Amen. STV has been good for minor parties here in NZ; not disproportionally so - just that people's votes are actually being represented now. This also makes people a little more likely to vote the way they want to, rather than voting for their least-hated major party.

Just how it is that not shitting in your own nest is still a fringe issue in the first place, I don't know.


From: Joe Germuska (May 11 2009, at 05:36)

Did you see that the Green Party is opposed to BC-STV? http://www.citizensassembly.bc.ca/public/get_involved/submission/M/MCCRORY-1231

In any case, I'm happy to see people considering alternatives to "first past the post."


From: Matthew Laird (May 11 2009, at 06:31)

BC-STV will take the negativity out of our election, politicians will have to compete for second and third choices meaning they can't alienate their opponents' supporters. And as a former MLA argued in a debate against STV, she said it would bring TOO MUCH local representation. Eh? That's a bad thing? More local representation sounds pretty good to me. It's all about taking the system back from the political inner circle.

As for fixing the healthcare system, recommended reading:

Prescription for Excellence by Dr. Michael Rachlis. A VERY good read on how innovation can save our healthcare system.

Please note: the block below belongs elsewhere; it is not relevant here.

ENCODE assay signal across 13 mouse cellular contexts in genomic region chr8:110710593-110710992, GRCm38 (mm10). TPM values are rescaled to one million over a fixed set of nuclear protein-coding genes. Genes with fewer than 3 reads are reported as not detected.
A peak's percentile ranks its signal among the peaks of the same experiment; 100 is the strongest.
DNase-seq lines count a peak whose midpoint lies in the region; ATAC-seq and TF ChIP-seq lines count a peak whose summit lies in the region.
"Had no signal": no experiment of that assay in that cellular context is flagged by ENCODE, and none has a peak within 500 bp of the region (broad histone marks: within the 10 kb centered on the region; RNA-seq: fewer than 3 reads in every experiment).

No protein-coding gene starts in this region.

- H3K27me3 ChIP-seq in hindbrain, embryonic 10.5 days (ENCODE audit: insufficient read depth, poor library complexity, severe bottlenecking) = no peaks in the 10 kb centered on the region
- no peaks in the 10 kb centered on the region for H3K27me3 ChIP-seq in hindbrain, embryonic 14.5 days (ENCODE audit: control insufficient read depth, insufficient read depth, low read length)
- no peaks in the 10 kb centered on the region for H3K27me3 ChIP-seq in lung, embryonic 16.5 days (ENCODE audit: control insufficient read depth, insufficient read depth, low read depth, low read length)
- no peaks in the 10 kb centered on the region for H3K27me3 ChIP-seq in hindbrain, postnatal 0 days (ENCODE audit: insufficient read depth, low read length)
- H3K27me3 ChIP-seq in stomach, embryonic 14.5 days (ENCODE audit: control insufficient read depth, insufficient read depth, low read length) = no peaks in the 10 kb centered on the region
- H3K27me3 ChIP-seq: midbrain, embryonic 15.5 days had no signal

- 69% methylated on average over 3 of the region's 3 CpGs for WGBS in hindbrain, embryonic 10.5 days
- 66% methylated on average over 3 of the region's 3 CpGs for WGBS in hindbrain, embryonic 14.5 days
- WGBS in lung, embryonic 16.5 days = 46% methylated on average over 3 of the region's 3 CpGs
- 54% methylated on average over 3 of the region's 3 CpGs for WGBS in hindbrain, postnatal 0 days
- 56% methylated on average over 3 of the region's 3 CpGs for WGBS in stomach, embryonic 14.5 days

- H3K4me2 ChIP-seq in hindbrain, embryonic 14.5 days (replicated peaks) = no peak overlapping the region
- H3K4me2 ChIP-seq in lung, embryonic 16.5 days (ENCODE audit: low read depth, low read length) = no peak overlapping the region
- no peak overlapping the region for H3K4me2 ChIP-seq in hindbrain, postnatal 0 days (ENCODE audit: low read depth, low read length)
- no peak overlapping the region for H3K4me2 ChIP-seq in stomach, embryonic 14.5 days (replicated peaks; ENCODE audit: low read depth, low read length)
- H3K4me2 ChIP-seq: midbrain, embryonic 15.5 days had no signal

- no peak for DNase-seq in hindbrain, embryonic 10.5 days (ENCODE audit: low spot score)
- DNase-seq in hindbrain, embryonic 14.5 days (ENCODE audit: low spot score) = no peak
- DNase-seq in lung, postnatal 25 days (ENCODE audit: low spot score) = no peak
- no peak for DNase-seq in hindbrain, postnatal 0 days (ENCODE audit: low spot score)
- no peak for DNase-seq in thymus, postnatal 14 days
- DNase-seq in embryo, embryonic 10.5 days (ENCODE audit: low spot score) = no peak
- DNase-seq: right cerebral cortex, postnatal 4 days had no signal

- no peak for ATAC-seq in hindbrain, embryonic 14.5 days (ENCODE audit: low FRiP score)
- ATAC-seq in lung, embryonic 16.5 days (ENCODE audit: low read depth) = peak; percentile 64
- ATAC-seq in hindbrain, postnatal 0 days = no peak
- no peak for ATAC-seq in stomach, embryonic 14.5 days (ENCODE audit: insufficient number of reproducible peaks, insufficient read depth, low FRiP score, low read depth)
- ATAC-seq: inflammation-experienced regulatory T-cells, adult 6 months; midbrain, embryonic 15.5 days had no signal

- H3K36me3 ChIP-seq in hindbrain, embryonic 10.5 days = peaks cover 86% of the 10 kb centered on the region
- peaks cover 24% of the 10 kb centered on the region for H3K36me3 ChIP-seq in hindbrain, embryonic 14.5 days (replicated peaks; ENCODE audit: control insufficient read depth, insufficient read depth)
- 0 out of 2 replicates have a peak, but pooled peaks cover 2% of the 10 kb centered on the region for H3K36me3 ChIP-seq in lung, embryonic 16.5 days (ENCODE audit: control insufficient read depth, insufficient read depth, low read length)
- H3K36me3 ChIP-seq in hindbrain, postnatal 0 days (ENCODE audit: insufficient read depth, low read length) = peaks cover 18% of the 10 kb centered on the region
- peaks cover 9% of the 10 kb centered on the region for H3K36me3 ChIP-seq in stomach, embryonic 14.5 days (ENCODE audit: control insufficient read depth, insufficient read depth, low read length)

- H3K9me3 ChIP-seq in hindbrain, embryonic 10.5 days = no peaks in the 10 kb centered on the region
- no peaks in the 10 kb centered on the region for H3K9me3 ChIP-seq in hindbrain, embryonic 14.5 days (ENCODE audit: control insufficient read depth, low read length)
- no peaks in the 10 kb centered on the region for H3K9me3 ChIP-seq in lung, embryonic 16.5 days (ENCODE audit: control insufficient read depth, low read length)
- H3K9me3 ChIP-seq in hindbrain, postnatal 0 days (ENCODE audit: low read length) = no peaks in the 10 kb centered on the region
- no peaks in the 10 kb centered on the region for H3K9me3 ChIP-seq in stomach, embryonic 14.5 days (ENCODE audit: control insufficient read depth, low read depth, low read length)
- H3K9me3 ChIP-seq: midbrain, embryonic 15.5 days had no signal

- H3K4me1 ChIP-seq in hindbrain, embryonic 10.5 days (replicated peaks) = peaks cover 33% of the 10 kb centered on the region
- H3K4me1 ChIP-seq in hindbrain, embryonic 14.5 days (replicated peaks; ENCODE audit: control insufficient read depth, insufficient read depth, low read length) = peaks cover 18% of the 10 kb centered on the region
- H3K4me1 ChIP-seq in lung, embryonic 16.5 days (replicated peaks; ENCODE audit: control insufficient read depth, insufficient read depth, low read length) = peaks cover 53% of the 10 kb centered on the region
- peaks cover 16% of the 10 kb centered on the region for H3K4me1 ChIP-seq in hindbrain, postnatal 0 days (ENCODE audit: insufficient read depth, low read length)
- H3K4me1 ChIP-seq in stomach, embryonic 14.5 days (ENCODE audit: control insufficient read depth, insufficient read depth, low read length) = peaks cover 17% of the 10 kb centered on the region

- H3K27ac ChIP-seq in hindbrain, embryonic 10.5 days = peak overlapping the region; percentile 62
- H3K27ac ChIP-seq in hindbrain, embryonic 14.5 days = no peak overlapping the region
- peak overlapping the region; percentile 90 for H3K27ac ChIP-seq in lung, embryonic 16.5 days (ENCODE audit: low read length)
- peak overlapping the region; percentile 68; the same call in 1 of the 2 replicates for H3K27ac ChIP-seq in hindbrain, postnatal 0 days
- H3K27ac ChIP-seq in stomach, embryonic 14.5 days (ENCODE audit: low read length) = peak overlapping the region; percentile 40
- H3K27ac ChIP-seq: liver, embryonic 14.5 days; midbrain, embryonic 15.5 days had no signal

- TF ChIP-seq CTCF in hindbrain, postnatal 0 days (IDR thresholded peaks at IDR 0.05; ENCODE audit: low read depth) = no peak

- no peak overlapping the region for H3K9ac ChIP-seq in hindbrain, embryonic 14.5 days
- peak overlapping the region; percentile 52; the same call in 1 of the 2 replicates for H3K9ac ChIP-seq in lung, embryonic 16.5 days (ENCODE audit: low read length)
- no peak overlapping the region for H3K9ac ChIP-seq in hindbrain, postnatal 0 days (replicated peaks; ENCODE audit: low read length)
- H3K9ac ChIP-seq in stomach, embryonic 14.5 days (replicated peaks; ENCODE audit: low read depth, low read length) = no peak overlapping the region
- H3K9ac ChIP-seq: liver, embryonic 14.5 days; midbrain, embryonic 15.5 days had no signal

From: John B (May 11 2009, at 07:14)

Great insight. I grew up in BC but now live in Montreal. I haven't lived in BC since that last NDP government was in power - you know, the one that spent so much money on ferries that don't work that it made those of us in BC view the federal Sponsorship Scandal as a drop in the bucket.

In Quebec we're fortunate that the Green movement is very strong, and in my riding it's even stronger, (in the December election the Green candidate finished 2nd, ahead of the PQ and ADQ candidates), which brings me to my thoughs on first-past-the-post vs. STV: I would love to see if it works well, but I'm not sure if it will work well. Isn't that the system that they use in Florida? The other thing I've noticed with first-past-the-post is it seems to keep some of the fringe parties out, and even though that includes green right now, I'm considering this a good thing. Also, on the childish side, STV sounds a bit like an STI.


From: Paul Cotton (May 11 2009, at 08:09)

>If it takes losing a winnable election to teach the NDP to get serious about the world we live on, that’s what it takes.